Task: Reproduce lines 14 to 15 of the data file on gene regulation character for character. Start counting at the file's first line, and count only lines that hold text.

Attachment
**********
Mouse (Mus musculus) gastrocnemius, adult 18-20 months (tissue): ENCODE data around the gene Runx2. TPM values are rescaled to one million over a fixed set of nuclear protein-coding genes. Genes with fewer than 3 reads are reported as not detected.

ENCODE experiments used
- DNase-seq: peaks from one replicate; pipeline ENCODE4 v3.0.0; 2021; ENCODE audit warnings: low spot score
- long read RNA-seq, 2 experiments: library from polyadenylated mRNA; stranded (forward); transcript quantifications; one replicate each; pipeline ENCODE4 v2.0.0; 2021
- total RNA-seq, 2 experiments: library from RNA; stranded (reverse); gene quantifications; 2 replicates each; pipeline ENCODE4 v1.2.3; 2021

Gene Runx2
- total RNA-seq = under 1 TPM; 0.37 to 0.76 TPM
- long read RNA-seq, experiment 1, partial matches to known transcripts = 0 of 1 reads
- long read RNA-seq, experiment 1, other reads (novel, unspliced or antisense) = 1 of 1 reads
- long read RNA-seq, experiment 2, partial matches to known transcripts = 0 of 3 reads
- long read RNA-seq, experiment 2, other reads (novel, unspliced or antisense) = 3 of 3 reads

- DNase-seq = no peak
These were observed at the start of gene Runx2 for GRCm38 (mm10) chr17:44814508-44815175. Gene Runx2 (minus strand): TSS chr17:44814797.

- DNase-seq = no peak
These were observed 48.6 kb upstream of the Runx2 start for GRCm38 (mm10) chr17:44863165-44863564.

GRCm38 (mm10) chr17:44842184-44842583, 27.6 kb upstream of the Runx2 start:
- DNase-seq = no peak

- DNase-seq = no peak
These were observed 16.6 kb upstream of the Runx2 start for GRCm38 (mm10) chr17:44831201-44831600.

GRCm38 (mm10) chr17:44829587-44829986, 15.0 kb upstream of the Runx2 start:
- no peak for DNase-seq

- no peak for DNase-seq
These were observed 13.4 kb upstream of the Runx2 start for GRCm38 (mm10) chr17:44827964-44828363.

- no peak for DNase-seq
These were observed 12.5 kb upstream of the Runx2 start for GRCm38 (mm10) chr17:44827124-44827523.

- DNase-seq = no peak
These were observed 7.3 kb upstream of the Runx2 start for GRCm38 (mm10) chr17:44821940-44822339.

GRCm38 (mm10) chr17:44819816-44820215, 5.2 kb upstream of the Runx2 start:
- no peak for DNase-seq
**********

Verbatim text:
- DNase-seq = no peak
These were observed 48.6 kb upstream of the Runx2 start for GRCm38 (mm10) chr17:44863165-44863564.